QB order holds, but Case, Banks see paths split

No. 2 could soon get shot to lead Ravens

No. 3 could be dealt

September 15, 1999|By Gary Lambrecht | Gary Lambrecht,SUN STAFF

Ravens coach Brian Billick has refused to say any quarterback controversy exists on his team, although the position has started to resemble a derby in recent days.

One slot is clear, for now. Scott Mitchell, coming off a rough outing in the season-opening, 27-10 loss to the St. Louis Rams on Sunday, will start against the visiting Pittsburgh Steelers in Sunday's home opener. The depth chart gets interesting after that.

Less than a month after signing with the Ravens, former No. 3 quarterback Stoney Case has been elevated to No. 2, meaning another shaky performance by Mitchell could thrust Case into action against the Steelers.

Then there is backup Tony Banks, whom the Ravens acquired from St. Louis on draft day for a fifth-round pick this year and a sixth-round choice next year.

After beginning training camp as the backup ahead of former No. 3 man Wally Richardson -- he was cut after Case joined the team -- Banks stumbled in camp, recovered with some electrifying moments early in the preseason, but has seen his stock slip again.

Several teams have contacted the Ravens in the past two weeks about trading for Banks. With the league trading deadline Oct. 19, the Ravens would like to get a third-round pick for him but probably would settle for a fourth-rounder. If Banks leaves town, the Ravens may consider bringing back Richardson to fill his old role.

"Scott Mitchell is a proven quarterback, and I think he will show what he is capable of doing, but there are no guarantees whatsoever," Billick said.

"Just look around the league. At any given instance, whether it's due to injury, whether it's a quarterback playing poorly, changes are made. The bottom line is not about personal stats. It's about: Is he moving the team? I have no reason to believe that anybody can move this team better than Scott Mitchell right now."

Banks, who has started 43 games in his four-year career, has not accepted his demotion without some expected grumbling. On Monday, he left the team's Owings Mills facility immediately after a brief workout. He was unavailable to comment yesterday, the players' day off.

"I'm sure [Banks] is not happy about it. I don't know how any player would be in that position. Tony understands, like all players have to, their roles call for certain things," Billick said. "It's not unlikely that teams, if not now, then in the future, will be contacting us about a third quarterback who has a great deal of experience."

At 27 and in his fifth season, Case has virtually no playing experience. Originally drafted in the third round by the Arizona Cardinals in 1995, he played in only four games and started one over the next four seasons, before moving on to the Indianapolis Colts six months ago, presumably to be Peyton Manning's backup.

The Colts, who signed Case to a two-year deal that included a $500,000 signing bonus, surprised many observers by cutting Case and opting for Steve Walsh, after Case played well in training camp.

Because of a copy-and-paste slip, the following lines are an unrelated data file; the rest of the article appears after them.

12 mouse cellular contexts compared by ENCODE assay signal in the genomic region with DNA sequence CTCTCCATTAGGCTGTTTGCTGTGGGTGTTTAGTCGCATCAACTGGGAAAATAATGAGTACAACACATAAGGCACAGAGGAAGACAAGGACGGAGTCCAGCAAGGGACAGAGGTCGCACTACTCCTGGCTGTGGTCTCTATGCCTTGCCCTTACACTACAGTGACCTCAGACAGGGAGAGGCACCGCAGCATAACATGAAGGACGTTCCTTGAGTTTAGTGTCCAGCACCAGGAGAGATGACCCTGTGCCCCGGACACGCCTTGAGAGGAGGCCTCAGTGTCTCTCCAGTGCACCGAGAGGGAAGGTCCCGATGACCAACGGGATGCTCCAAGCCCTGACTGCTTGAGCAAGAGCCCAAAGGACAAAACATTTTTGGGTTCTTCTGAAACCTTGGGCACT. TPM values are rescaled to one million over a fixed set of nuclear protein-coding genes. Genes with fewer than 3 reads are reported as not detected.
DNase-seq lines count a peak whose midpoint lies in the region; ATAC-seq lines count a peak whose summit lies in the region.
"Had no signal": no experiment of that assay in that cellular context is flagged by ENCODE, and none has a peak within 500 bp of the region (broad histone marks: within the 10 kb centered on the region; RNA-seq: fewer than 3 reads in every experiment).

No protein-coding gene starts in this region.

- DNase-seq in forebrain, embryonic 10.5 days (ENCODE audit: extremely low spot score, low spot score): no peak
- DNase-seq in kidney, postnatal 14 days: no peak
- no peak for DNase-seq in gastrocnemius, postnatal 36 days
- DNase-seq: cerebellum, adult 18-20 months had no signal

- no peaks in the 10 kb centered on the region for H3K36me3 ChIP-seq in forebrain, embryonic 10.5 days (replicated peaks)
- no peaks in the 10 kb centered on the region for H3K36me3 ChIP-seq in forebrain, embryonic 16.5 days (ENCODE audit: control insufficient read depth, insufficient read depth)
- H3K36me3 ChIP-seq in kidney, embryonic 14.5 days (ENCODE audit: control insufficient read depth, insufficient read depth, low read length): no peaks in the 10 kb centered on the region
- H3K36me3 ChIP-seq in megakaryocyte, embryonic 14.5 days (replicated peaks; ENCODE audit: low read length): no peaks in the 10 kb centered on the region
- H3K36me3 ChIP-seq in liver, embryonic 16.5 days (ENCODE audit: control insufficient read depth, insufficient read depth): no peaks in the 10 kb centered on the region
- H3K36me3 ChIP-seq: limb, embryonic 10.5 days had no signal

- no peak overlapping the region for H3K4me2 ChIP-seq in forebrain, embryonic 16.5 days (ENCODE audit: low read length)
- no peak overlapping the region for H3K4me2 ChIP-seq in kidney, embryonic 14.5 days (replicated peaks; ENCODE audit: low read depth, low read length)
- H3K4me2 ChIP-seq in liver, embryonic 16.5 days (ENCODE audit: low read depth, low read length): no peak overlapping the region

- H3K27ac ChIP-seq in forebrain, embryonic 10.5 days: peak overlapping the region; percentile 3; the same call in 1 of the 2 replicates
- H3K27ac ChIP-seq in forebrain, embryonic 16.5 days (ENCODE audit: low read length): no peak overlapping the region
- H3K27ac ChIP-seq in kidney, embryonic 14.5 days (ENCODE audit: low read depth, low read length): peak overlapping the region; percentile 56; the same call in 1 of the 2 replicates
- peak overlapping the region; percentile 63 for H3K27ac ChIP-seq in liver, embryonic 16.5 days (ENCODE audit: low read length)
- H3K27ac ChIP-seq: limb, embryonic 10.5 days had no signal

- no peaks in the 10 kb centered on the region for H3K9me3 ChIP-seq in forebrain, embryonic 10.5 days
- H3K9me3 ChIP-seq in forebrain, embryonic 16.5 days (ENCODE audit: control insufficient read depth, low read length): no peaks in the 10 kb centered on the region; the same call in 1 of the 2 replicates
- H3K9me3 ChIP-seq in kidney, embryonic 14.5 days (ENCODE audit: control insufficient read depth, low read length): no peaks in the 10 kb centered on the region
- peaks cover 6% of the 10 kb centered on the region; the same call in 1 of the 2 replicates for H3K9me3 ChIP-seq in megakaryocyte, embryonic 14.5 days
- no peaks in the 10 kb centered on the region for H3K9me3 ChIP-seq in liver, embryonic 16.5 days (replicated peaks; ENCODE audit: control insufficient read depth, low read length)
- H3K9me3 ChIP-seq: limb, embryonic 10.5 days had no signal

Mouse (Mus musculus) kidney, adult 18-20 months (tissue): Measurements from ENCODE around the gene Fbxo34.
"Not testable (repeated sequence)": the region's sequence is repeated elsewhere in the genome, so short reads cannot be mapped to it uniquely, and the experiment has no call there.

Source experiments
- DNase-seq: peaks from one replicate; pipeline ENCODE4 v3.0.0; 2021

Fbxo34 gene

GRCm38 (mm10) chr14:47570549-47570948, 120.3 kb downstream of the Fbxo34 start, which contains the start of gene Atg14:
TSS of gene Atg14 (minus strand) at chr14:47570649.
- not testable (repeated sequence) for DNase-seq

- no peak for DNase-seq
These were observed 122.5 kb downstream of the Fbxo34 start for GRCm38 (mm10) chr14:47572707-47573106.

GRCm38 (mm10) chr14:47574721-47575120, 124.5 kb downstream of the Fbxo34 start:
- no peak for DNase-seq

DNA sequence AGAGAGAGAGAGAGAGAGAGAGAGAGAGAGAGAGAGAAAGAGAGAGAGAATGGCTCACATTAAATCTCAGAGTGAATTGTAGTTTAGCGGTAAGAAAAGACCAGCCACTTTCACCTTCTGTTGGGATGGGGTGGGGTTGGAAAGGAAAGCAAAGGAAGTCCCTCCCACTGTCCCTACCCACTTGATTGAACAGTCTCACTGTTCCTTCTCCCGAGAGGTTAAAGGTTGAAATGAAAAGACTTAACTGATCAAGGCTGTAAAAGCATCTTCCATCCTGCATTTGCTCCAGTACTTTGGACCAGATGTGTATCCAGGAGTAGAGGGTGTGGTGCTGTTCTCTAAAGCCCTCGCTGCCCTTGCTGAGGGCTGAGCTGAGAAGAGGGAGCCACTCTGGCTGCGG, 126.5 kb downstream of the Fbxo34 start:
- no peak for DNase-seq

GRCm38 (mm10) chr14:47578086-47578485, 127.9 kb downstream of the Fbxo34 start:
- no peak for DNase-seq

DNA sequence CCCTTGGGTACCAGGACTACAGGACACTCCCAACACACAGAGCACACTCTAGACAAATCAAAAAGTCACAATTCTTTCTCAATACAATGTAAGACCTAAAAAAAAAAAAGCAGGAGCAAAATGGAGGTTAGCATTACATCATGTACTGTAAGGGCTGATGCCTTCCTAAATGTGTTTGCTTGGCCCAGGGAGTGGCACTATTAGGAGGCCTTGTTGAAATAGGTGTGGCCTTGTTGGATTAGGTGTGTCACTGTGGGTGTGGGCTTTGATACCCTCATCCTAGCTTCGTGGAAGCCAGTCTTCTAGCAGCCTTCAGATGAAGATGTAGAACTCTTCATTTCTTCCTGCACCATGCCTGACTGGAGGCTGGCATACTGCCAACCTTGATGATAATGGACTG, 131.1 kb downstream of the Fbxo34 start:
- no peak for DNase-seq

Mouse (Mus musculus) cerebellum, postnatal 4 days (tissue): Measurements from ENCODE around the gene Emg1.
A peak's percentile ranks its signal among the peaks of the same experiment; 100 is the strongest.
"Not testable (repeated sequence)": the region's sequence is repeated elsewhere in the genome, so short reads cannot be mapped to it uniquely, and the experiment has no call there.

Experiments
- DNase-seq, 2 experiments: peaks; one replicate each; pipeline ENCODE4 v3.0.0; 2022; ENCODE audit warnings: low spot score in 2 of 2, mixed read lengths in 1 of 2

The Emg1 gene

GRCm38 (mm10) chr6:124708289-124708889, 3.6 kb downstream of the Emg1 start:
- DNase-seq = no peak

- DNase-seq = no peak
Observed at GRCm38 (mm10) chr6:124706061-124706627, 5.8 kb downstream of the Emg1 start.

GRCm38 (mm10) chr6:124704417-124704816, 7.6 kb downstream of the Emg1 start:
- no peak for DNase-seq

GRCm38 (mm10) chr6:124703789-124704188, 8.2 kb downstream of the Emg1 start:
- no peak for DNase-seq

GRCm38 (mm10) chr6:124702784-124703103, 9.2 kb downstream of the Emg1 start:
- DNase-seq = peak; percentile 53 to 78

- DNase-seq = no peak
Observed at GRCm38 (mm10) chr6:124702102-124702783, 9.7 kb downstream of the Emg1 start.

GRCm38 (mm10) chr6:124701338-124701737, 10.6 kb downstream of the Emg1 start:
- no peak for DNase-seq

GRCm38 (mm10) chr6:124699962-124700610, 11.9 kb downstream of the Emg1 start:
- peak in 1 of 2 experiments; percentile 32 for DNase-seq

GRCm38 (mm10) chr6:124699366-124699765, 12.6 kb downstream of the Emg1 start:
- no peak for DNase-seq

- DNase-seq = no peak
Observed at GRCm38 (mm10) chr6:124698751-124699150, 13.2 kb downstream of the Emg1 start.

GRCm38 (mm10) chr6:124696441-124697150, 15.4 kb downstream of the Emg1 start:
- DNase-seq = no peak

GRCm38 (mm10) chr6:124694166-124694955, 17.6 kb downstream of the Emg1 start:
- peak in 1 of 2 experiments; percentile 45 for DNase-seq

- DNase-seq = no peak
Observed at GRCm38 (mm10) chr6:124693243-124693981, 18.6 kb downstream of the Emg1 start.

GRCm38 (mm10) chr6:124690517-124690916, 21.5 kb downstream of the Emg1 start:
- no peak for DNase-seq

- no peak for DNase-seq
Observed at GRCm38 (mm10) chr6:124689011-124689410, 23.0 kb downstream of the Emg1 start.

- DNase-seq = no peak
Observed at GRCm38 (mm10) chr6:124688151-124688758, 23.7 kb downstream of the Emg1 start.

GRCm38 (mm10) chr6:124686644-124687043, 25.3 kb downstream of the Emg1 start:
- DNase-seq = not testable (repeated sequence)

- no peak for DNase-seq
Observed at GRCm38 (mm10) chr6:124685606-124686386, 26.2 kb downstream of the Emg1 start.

Case, 6 feet 3, 206 pounds, signed with the Ravens on Aug. 17, then immersed himself in Billick's playbook. He caught Billick's eye by engineering game-winning drives in the last two preseason victories over the Carolina Panthers and New York Giants.

And a week after the Giants game, Case found out that, instead of carrying a clipboard on the sideline, he would be a step away from the hot seat that Mitchell currently occupies.

"They asked me to learn the offense as quickly as possible. I wasn't really concerned with whether I was going to be No. 2 or No. 3 or where I was in the grand scheme of things," Case said. "I didn't know what to expect. I was starting over from scratch when everybody else knew the offense and was in the routine."

Case responded by completing 21 of 35 passes for 343 yards and three touchdowns, with one interception.

"My job was to convince the coaching staff that I knew enough to get into some preseason games, then show them that I have some potential if I get in there," Case said.

"I play this game to take snaps and make throws and make plays. It's not to stand there and hold a clipboard and watch. You have to fight through the boredom of sitting back and watching the action. I'll never be satisfied by being a backup. I think a lot of guys are, but that's not me."

Said Billick: "The backup quarterback has a tough task. He gets minimal reps and he has to take something from the classroom onto the field in a critical situation if we need him. Stoney Case fits what I need out of my backup right now. He has shown the ability to grasp the offense very quickly."

NOTES: Billick said left guard James Atkins, who has been recovering from a torn right hamstring for the past four weeks, could be ready to play against Pittsburgh. Atkins has lost his starting job to Everett Lindsay. The Ravens have never started a season 0-2. Pittsburgh owns a plus-10 turnover ratio advantage in its six games against the Ravens since 1996. Pittsburgh running back Jerome Bettis has averaged 102.6 yards rushing in five games against the Ravens, while rushing for more than 100 in four of them.

Next for Ravens

Opponent: Pittsburgh Steelers

Site: PSINet Stadium

When: Sunday, 1 p.m.

TV/Radio:Ch. 13/WJFK (1300 AM), WLIF (101.9 FM)

Line: Steelers by 2 1/2

Tickets: Sold out

Pub Date: 9/15/99

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